Who Goes To The Movies: 15 Films About + Starring Members Of The Who

The movie Tommy debuted on March 19, 1975, setting the world ablaze as madman filmmaker Ken Russell transformed the Who’s 1969 rock opera into one of cinema’s all-time most audacious and incendiary trips of sight, sound, and fury.

In honor of Tommy’s 40th anniversary, then, let’s take a look back at the Who’s other contributions to film history, be it in the form of documentaries, concert movies, or performances by each individual band member—well, all except bassist John Entwistle who, aside from voicing himself on The Simpsons, never seemed to get bitten by the acting bug (perhaps Boris the Spider ate it in Ox’s case).

The Who in Finland (1967)
Technically titled The Who Suomessa, the sixteen-minute concert short The Who in Finland delivers what the title promises. Pete Townshend, Roger Daltrey, John Entwistle deboard an airplane in Helsinki, press a bit of flesh with the locals, answer some questions, and then tear through “Substitute” and “My Generation.” Who you see is Who you get.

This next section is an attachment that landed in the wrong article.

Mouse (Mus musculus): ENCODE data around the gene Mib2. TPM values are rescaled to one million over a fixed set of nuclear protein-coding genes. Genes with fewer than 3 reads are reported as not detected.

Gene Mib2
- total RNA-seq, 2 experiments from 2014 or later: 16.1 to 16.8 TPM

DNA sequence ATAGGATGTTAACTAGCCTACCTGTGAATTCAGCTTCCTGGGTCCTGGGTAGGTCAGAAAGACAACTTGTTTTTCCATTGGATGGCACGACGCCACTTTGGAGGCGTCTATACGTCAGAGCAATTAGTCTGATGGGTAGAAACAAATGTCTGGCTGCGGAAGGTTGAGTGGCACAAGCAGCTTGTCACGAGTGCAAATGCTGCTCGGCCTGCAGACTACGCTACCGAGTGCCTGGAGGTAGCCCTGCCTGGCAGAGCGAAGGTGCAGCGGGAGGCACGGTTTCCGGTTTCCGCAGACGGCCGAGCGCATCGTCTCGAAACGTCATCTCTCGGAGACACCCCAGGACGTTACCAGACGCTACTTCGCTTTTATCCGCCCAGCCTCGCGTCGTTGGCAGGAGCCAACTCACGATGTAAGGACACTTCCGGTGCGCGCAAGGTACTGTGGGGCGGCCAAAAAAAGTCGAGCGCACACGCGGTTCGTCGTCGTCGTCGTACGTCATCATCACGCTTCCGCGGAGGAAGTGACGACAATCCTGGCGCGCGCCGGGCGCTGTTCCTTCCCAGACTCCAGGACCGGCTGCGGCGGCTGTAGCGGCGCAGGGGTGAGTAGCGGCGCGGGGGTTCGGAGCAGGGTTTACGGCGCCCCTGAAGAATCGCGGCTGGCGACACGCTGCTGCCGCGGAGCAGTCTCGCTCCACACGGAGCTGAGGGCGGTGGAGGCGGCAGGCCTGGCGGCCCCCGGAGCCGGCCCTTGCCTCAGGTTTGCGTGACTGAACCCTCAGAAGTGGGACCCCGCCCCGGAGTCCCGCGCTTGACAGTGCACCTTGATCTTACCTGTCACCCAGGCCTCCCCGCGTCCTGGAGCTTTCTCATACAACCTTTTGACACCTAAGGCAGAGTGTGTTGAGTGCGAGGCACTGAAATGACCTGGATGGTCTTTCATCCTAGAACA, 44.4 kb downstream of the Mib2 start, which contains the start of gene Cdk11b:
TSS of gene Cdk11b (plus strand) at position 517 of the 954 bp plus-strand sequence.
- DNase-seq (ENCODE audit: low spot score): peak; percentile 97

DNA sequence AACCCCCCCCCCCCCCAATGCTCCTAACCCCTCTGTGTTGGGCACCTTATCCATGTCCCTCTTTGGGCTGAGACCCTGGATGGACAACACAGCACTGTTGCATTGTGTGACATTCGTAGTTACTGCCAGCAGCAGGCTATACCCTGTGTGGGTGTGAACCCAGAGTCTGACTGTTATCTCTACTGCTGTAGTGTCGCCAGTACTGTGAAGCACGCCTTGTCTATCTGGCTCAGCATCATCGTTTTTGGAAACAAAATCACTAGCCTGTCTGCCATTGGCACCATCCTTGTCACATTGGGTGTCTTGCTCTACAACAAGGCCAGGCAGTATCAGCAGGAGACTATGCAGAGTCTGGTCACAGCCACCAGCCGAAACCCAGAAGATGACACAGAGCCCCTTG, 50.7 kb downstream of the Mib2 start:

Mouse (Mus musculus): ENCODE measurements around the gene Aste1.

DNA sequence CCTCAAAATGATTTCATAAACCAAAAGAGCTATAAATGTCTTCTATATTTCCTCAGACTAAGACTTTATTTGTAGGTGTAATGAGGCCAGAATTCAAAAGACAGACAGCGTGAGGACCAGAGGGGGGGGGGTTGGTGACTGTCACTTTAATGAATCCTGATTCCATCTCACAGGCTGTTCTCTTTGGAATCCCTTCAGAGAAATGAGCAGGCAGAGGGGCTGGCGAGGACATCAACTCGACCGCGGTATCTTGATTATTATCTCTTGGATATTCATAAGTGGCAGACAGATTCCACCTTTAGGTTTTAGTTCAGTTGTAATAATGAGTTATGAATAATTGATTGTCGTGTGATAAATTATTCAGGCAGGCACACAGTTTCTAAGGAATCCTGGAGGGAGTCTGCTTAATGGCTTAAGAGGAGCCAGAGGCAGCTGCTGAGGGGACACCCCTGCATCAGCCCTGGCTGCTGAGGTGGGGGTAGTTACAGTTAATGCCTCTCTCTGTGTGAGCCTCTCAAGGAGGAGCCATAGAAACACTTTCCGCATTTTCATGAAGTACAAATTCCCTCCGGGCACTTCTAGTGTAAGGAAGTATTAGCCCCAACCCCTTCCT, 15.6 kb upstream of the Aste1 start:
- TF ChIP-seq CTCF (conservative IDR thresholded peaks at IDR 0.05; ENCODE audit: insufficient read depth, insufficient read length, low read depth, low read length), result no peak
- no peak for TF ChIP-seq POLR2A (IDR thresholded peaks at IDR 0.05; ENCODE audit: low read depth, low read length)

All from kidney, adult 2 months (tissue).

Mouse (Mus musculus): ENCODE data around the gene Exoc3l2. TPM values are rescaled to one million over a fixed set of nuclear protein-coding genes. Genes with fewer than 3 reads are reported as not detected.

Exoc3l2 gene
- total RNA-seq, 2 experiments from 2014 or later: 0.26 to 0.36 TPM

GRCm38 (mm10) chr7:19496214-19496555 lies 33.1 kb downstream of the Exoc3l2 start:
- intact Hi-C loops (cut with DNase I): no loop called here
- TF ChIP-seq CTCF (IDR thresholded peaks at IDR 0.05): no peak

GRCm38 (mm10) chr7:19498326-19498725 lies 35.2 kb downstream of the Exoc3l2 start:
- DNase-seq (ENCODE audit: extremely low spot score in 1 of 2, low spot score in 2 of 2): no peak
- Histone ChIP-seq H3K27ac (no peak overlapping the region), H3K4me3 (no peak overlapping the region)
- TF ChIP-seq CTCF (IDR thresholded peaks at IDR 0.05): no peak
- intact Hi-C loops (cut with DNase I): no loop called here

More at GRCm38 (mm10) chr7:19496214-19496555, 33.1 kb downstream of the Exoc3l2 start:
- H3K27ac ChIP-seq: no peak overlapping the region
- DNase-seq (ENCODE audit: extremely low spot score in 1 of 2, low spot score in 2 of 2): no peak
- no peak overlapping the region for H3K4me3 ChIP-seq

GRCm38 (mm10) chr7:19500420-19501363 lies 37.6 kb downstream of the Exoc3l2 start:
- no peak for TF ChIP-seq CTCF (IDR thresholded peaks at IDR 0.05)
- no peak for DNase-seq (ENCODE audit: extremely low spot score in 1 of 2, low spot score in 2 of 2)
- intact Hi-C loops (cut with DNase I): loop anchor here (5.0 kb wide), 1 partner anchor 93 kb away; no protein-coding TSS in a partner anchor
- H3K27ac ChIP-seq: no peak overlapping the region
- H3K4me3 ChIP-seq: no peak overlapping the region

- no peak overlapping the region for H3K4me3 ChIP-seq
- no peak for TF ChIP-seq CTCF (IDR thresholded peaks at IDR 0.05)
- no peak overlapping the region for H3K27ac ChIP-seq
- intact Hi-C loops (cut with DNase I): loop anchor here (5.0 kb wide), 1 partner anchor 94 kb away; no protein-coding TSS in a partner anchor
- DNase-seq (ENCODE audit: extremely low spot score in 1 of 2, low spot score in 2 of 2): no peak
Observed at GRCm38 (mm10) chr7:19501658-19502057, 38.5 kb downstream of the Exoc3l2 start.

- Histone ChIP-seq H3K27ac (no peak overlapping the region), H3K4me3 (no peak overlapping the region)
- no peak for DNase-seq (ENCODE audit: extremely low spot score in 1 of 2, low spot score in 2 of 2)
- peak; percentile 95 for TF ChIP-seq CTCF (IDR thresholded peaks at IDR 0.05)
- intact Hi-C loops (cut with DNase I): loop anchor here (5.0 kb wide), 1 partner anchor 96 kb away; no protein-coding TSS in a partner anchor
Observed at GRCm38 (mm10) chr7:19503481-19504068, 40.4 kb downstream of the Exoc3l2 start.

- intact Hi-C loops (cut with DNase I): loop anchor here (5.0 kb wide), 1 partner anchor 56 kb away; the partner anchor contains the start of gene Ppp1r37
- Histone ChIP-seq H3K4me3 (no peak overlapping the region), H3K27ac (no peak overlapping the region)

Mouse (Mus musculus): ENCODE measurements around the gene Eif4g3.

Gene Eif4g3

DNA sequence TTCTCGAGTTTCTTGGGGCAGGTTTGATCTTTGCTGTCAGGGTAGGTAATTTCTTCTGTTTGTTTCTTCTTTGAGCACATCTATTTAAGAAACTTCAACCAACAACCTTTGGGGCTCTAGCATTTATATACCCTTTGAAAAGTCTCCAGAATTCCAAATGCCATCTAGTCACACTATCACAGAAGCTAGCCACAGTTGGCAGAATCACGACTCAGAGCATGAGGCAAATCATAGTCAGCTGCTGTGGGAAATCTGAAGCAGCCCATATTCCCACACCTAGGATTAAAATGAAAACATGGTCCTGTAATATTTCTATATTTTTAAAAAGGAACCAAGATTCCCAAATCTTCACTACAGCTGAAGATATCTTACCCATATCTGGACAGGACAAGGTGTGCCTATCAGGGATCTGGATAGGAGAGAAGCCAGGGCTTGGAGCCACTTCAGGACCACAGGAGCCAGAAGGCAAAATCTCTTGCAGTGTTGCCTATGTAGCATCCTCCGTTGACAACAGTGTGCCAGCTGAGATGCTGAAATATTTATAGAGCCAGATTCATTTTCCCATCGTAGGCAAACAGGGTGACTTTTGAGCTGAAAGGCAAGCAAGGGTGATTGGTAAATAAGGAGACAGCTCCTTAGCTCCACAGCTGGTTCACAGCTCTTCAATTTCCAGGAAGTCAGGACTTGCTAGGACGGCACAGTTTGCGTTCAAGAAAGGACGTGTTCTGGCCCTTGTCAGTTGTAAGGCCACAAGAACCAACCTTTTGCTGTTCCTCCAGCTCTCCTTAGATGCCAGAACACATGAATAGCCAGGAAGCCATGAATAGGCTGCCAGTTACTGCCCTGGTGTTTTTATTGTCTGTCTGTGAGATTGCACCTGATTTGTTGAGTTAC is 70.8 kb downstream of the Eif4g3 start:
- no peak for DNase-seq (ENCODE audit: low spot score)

Monterey Pop (1968)

“My Generation”
Monterey Pop is master documentarian D.A. Pennebaker’s chronicle of the legendary 1967 California music festival of the same name that ignited the flower power music movement that would flourish at Woodstock and then get torn out by the roots at Altamont.

Containing once-in-a-lifetime performances by Janis Joplin, Jefferson Airplane, the Mamas and the Papas, Otis Redding, Simon and Garfunkel, and more, the movie is most famous for its unforgettable footage of Jimi Hendrix blowing minds and setting his guitar ablaze, as well as a particularly over-the-top rendition of “My Generation” by the Who.

Sandwiched between Eric Burdon & the Animals and Country Joe & the Fish, the Who bombard the stage with maximum impact and abandon, culminating with smoke bombs, Keith Moon kicking his drum kit to pieces, and Pete Townshend’s smashing his guitar to psychedelic smithereens. Later, the Who would be famous for its displays of instrument demolition; as a cultural watershed moment, it starts right here.


Woodstock (1970)

“See Me, Feel Me”

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